Charlie becomes the number one suspect and must now figure out why these monkeys are so important. With a cast of suspects and people not who they say they are, Charlie has his work cut out trying to figure out this mystery.

Monday, November 12, 2007

Mr. Perfect by Linda Howard

When four coworkers at Hammerstead Technology, Jaine, Marci, T.J., and Luna, made up a list of the qualities, even physical, that would make the perfect man one night at a resturant after work, they never excepted their lives were in danger.

The list that would make up Mr. Perfect, which became known as just "the list," mistakenly got into the company's newsletter, which, in turn, got them all sorts of media attention. The four women soon find their lives in complete choas: boyfriends and husbands take the list as a hit to their ego while their family members and coworkers see it as vulgar. But the opinions of others are the least of their problems.

"The List" brings out of the woodwork someone who finds the list so repuslive, he is determined to kill the ones who created it. When one of the women is found dead in her home, the three ladies know they are in grave danger. Fortuantely Jaine has the protection of her sexy cop neighboor, Sam, to protect her, but can he catch the killer before it's too late?

Mr. Perfect is just the right blend of steamy sex and heart-pounding suspense with many twists and turns along the way that should appeal to any romantic suspense fan.

Wednesday, November 7, 2007

30 Days of Night by Steven Niles and Ben Templesmith

In the remote town of Barrow, Alaska, the sun will be setting for the last time and won't be rising again until December. Town sheriffs Eben and his wife receive several call from local residents regarding missing cell phones. Meanwhile, Eben is called to a local bar regarding a belligerent patron who is demanding raw meat and alcohol, which is prohibited in Barrow. Eben takes the strange patron into custody. Once behind bars, the patron makes death threats and escapes his cell by bending back the bars. Clearly, Eben is faced with something that is not human.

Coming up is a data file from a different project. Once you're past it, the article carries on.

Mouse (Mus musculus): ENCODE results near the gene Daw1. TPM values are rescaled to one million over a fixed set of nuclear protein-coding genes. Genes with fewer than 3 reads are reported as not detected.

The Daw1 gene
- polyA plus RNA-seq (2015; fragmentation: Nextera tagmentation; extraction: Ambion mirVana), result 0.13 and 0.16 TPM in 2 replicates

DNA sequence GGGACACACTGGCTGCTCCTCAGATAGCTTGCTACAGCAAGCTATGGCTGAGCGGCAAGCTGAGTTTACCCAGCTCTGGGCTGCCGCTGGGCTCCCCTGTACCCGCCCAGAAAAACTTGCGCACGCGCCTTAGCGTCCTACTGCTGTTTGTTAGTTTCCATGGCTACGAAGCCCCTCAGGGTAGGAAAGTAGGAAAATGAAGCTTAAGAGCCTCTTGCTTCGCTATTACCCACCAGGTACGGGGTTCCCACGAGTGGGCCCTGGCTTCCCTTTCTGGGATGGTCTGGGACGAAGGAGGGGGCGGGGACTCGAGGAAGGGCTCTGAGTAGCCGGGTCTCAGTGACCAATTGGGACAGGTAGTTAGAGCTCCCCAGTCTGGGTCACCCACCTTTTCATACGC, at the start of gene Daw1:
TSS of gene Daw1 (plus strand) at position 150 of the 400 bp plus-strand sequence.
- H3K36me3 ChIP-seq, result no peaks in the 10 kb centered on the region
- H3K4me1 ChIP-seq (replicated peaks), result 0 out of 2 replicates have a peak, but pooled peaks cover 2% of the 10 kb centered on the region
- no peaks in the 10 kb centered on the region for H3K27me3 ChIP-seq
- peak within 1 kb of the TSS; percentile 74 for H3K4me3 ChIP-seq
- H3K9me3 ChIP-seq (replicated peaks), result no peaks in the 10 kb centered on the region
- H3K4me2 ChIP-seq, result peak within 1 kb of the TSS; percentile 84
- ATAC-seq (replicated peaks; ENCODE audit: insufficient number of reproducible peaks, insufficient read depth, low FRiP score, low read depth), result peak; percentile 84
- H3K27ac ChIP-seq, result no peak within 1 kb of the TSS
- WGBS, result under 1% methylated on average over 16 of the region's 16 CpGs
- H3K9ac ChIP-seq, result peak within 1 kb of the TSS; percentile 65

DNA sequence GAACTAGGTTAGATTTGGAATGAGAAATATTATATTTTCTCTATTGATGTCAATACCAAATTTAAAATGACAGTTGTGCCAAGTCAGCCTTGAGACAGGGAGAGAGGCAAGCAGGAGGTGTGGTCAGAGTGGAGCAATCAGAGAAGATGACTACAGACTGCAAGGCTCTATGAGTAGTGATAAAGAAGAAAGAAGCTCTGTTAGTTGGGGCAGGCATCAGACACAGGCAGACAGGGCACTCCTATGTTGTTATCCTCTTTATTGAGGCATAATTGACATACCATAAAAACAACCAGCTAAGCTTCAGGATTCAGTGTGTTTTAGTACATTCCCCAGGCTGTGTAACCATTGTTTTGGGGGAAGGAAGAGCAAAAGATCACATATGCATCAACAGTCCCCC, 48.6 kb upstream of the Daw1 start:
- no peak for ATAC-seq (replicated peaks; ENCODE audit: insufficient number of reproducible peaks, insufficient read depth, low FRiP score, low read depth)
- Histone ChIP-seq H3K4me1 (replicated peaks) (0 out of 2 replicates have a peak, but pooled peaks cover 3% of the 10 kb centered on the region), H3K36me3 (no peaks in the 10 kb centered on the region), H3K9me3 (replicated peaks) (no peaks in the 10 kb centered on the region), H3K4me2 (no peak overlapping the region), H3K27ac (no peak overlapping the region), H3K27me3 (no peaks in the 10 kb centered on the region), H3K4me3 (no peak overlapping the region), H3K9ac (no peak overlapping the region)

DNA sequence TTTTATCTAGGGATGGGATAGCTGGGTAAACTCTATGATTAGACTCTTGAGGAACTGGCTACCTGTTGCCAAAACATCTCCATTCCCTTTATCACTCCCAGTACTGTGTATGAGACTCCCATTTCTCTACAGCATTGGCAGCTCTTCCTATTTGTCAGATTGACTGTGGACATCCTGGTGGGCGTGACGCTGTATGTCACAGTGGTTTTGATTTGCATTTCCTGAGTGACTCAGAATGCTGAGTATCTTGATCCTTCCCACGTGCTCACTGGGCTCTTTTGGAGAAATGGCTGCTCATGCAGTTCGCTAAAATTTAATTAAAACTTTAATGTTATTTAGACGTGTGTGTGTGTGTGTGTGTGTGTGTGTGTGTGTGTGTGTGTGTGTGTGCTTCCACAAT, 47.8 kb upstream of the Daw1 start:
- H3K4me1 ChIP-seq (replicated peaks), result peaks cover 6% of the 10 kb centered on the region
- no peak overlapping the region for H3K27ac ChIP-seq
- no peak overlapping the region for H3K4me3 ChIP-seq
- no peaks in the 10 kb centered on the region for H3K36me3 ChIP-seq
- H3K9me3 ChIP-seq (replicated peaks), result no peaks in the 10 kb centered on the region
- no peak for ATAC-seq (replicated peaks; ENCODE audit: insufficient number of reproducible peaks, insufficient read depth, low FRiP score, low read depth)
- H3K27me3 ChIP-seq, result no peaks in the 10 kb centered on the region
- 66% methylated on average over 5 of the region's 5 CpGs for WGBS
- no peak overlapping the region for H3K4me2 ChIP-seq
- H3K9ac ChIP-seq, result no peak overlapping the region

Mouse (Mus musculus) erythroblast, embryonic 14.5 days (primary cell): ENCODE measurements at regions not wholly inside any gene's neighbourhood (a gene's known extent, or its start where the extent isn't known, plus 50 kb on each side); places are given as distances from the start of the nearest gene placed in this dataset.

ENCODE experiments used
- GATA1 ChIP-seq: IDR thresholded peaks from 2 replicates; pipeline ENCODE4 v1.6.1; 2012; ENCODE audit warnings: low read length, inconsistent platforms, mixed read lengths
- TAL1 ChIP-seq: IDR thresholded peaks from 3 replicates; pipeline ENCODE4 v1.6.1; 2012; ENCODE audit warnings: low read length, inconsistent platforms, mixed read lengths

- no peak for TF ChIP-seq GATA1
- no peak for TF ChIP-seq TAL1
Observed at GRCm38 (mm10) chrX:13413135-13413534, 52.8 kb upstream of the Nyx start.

Soon, Eben discovers that his town is under attack by cannibalistic vampires who decapitate their victims once they are finished with them. Some of the survivors manage to take refuge, but they won't be able to hide for long. In an attempt to seek help, Eben leaves the hiding place and is bitten by one of the creatures. He now becomes one of them.

30 Days of Night is true horror at its best because it features plenty of gore, carnage, and profanity. This is the first in a series, so the reader is left with plenty of questions and should seek the next book in the series, Dark Days. Although this book may not be for everyone, enthusiasts of horror should find something to like here.

Monday, November 5, 2007

The Girls by Lori Lansens

Meet "the girls," Rose and Ruby Delavin, two twins that are unlike any other: they are the oldest surviving craniopagus conjoined twins. At twenty- nine, Rose has been told that she has a brain aneurysm and that the girls may not have much longer to live. As a result of her diagnosis, the book is composed as Rose's autobiography, as she wants to tell her life story before she dies. She has also convinced her sister, Ruby, to write sections so that the story is told from both of the sister's perspectives.
From their autobiography, we learn about their complicated birth from their young mother who abandoned them and how they came to be raised by Aunt Lovey and Uncle Stash. We learn how others react and interact with the girls. But most importantly, we understand how different these two girls really are and can gain an understanding of what it might feel like to be a conjoined twin.

The Girls brings about a variety of emotions in the reader, as this story is both heartbreaking yet inspirational. Lansens does such a superb job of telling their story from their perspective, you forget that the author is not a conjoined twin herself. I would recommended this book for book discussions.